In the course of answering how philosophy can make itself more relevant, Nancy Bauer writes:
Good philosophy of all stripes fosters in the practitioner the virtue of epistemic humility.
The best philosophy teachers are the ones who are able to model this virtue. They show their students, à la Socrates in at least the early Platonic dialogues, how the right kind of conversation can bring to consciousness the utter preposterousness of something that one has always taken for granted and then how to survive finding oneself turned around in one’s shoes. Epistemic humility sometimes takes the form of humbleness, but not always. It can be intensely empowering for people who have always assumed that the systematically poor way the world treats them is fundamentally the way they deserve to be treated.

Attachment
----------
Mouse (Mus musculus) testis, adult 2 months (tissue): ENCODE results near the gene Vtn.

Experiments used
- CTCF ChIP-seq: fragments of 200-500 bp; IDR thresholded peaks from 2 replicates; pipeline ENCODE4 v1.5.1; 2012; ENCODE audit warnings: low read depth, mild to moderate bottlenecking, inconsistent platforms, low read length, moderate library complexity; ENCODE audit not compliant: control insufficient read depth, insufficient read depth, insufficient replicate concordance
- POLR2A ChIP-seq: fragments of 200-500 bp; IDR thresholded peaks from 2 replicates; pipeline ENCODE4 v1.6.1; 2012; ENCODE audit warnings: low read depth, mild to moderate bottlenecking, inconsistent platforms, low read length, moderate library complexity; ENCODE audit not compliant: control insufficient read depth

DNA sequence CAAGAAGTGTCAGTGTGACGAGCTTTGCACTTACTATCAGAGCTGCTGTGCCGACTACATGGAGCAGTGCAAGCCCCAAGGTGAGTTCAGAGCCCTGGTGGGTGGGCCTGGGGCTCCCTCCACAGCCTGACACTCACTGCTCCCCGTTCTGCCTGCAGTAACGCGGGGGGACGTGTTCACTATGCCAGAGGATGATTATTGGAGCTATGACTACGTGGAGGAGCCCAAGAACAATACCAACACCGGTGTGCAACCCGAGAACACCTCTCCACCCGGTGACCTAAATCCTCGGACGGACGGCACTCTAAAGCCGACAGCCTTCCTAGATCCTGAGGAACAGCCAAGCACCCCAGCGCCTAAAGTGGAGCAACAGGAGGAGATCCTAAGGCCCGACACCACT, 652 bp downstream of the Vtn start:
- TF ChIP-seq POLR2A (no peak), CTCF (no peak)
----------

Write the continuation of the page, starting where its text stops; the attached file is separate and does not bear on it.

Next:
The worst enemy of the best philosophy is ideology in all its forms. Philosophy at its best evinces deep skepticism about the stories powerful people and institutions tell about How Things Are. It models the virtues of not knowing what one thought one knew. The natural home of philosophy is in the agora, not the ivory tower. The question is whether the academy can bear to confront that truth.